I made braids based on two braids in Dr. Hanna Zimmerman’s Textiel in Context. The translation excerpts are my work. If you choose to use it, please give proper citation of the translation work and Dr. Zimmerman’s work.
Both braids are made of three about 1 cm wide braided strands. The braid 45T9 is 63 cm long. Each strand consists of a core of likely thick felt with woolen fabric folded around it. The braid is so woven that the seams are invisible at the rear of the braid. On this side there’s a little dirt and wear. The “good” side of the braid shows more wear and dirt. Both ends are sewn firmly together and have traces of sewing.
Because both the braids back sides appear unworn and the fronts are worn, this suggests that they have been attached to another object. This conjecture is supported by the fact that the rear sides are relatively clean. Still no trace is visible that they were sewn on to something. The length of 63 cm from the first braid (the second is cut) could indicate that they have been used to trim a felt hat. On a location like that it is not necessary to fasten them over the entire length, and in use would only wear the front side of the braid. There is no iconographic confirmation of this yet. In many of the felt hats that were found, there are impressions of visible bands, but they are generally quite narrow. Der Kinderen-Besier, who pays much attention to headwear in the last quarter of the 16th century, shows three hats with broad bands, which are not, however, braided. (Zimmerman, 239-40)
I believe, based on a series of paintings of the same woman by Adriaen van Cronenburg, that these braids are false braids like the German zoepfe. That certainly doesn’t explain the wear/dirt, but the extant braids were thrown in a garbage pit so who knows.
|Link to very large version. Zoom in on the braid and you can see it doesn’t have the hair texture like the paintings below.|
Here she is again without false braids. At least, I believe her braids in the above painting are false because unlike the paintings below where Cronenburg painted the texture of her hair, that’s been omitted.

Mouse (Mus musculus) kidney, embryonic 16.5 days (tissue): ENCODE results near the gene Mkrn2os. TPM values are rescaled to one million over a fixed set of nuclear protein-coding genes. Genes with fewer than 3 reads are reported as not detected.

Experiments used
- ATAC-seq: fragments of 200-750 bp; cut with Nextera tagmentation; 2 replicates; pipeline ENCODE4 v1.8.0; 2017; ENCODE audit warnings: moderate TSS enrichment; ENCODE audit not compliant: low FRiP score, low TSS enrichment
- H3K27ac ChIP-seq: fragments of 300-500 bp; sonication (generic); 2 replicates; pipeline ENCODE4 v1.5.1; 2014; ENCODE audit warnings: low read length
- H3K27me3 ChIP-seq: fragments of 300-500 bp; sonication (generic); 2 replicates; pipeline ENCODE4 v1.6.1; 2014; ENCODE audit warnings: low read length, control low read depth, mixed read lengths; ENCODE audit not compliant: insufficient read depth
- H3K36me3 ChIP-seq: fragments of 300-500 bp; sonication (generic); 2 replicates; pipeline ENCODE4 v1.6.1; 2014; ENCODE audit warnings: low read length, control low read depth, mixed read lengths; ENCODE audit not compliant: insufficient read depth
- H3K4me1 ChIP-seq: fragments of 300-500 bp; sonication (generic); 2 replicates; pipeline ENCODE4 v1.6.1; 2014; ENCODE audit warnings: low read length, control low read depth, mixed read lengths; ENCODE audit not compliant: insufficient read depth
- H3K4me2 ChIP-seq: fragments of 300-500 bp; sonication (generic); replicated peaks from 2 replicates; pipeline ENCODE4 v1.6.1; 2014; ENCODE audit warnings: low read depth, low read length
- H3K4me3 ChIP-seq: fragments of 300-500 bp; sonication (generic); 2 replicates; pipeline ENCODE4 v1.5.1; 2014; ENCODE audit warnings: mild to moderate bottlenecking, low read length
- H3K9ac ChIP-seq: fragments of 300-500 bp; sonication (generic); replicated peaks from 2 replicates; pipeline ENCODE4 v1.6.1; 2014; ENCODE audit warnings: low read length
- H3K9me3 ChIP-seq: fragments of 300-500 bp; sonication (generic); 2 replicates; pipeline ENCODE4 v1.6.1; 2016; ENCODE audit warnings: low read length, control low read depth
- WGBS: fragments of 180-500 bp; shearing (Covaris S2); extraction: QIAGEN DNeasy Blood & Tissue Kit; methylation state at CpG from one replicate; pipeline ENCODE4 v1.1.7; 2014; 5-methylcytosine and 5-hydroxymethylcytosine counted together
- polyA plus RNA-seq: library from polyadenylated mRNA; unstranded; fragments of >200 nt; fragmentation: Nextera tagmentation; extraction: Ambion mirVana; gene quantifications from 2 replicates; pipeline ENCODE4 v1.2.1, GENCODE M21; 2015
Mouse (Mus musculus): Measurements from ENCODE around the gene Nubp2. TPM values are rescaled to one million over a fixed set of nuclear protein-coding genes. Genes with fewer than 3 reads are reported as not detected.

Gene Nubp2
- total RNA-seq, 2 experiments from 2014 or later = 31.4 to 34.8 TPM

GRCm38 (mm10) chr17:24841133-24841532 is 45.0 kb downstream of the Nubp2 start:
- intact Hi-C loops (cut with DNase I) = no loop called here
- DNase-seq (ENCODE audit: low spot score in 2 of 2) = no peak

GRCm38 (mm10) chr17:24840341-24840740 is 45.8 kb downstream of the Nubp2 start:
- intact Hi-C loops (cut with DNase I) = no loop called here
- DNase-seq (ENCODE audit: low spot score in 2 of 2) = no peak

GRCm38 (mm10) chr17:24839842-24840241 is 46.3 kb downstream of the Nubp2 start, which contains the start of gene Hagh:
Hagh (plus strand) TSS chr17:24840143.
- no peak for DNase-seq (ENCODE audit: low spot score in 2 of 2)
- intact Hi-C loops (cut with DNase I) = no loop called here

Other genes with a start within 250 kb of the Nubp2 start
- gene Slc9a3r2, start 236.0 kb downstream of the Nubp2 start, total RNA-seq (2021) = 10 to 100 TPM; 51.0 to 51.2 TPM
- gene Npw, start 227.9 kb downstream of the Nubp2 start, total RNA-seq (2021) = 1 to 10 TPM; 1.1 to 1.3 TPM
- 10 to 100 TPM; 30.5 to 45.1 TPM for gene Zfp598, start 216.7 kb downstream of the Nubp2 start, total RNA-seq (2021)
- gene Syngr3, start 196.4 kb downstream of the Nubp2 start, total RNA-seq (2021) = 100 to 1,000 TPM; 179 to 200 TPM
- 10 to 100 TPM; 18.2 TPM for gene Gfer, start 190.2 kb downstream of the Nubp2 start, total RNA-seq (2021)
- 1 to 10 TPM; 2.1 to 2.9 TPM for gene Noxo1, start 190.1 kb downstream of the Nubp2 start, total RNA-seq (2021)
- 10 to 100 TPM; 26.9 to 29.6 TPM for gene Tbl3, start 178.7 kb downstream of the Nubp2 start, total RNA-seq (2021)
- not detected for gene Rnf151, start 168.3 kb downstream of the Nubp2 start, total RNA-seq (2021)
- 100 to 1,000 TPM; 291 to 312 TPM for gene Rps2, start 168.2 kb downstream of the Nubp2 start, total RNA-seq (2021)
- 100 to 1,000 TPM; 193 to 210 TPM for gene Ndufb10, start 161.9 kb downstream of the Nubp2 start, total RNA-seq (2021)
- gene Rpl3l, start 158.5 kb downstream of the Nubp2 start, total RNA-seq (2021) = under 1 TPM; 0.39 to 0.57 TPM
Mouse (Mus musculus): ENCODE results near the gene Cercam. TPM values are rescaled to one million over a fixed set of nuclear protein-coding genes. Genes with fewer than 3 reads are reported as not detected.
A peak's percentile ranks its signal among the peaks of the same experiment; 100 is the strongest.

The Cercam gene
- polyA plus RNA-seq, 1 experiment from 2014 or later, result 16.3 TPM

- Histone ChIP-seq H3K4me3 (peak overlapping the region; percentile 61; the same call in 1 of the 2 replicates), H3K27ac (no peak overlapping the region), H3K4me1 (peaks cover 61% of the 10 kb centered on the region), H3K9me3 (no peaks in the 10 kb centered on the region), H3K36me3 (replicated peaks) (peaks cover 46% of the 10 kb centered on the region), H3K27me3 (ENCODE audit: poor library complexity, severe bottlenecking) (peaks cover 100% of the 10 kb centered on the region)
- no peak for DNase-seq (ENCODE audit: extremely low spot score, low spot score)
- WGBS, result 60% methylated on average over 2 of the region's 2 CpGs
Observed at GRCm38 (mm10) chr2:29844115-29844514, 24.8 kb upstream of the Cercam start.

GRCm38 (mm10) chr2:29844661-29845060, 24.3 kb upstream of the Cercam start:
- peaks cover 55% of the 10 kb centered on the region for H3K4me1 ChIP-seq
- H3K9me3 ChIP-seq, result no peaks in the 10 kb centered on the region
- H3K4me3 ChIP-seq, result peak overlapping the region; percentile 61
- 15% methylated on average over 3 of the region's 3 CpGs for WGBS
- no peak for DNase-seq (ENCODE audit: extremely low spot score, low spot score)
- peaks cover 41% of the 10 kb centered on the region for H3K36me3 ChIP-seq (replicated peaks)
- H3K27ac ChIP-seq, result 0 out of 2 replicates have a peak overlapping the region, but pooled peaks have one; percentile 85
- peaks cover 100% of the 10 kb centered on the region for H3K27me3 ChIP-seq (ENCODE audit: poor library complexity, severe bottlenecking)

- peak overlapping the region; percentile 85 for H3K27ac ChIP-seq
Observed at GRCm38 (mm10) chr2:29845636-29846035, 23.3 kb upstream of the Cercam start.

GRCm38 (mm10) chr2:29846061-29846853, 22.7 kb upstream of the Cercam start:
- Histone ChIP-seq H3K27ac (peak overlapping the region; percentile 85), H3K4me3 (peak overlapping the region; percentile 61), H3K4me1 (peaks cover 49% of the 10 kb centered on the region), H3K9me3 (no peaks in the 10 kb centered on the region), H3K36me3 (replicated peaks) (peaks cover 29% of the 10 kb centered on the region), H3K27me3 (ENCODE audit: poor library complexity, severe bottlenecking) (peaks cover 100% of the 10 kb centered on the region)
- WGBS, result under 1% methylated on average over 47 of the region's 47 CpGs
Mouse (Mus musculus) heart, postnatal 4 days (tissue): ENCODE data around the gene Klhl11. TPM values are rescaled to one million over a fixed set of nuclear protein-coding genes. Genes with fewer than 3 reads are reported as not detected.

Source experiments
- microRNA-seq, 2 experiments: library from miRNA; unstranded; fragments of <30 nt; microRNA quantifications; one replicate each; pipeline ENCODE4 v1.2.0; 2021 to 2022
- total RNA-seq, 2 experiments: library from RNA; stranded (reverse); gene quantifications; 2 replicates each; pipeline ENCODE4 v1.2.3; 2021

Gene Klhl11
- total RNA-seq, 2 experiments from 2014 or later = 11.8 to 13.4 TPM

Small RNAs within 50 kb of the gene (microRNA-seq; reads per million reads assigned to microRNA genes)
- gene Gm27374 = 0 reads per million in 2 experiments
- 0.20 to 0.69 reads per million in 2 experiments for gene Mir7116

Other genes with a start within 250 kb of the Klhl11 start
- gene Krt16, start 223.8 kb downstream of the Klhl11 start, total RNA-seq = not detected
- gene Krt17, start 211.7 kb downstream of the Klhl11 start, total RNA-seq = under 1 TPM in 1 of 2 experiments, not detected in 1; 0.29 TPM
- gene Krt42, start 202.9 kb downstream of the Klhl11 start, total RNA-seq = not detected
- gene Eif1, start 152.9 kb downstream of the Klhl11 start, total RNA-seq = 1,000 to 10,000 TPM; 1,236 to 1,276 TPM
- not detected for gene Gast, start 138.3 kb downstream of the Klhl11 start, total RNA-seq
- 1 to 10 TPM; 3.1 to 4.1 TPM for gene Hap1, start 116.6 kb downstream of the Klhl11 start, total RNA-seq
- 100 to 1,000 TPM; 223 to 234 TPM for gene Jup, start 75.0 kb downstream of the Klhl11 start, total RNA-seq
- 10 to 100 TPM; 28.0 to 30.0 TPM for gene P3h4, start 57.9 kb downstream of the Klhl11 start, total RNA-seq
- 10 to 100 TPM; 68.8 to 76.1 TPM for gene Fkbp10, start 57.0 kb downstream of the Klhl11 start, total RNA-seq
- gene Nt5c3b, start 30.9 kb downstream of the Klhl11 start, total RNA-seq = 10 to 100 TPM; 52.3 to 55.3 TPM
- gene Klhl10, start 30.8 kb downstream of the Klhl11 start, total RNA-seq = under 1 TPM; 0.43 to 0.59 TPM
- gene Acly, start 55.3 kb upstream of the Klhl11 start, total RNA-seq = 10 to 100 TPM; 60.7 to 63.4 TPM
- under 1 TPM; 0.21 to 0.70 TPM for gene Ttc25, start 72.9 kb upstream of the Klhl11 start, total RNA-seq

|Link to very large version – zoom in on the braids. You can see the texture of the hair.|
|Link to very large version.|
I e-mailed Dr. Zimmerman about these, but unfortunately she passed. What she’s contributed to 16th century clothing in the Low Countries is amazing, and her legacy will live on through her work.
When I started my braids using “blonde” wool from William Booth Draper, I planned to stuff them with roving since I had it on hand. I shelved the project when I got busy with work. This turned out to be a huge pain and I decided to continue the project over this weekend, but this time with 100% wool felt. It’s already going more smoothly, even though the felt does tend to stretch very easily.
My braids are made of 36″ long 1 1/4″ wide strips, with about 1/4″ seam allowances folded down towards the middle. The felt strip is about 5/8″ wide. I lay it flat in as I’m working and everything gets worked in. Here’s the whole process.
Note: After I made these a link about making bias tape using a pin and an ironing board came to my attention. Don’t do it the hard way – try it this way!
|Starting is the most difficult.|
|You have to tuck and fold and pinch as you go.|
When you have three tubes made, you sew the ends of the tubes together like so.
|When braiding, keep the seam facing you or away from you, just be consistent. Remember, “The braid is so woven that the seams are invisible at the rear of the braid.”|
|Completed single braid.|
|One more to go, but you get the idea.|
The finished length of my braid is about 23.5″. One of my tubes was a little shorter than the other ones, so I think I could have hit about 25″ had all my tubes been consistent in length. If I had made the tubes a little fatter by putting more felt in, I would have had a shorter braid.
I finished them by overlapping the ends and quickly whipstitching the ends to secure it. Because they are not incredibly dense it is not uncomfortable to wear them in this manner.
When worn with a veil, they look amazing and correct!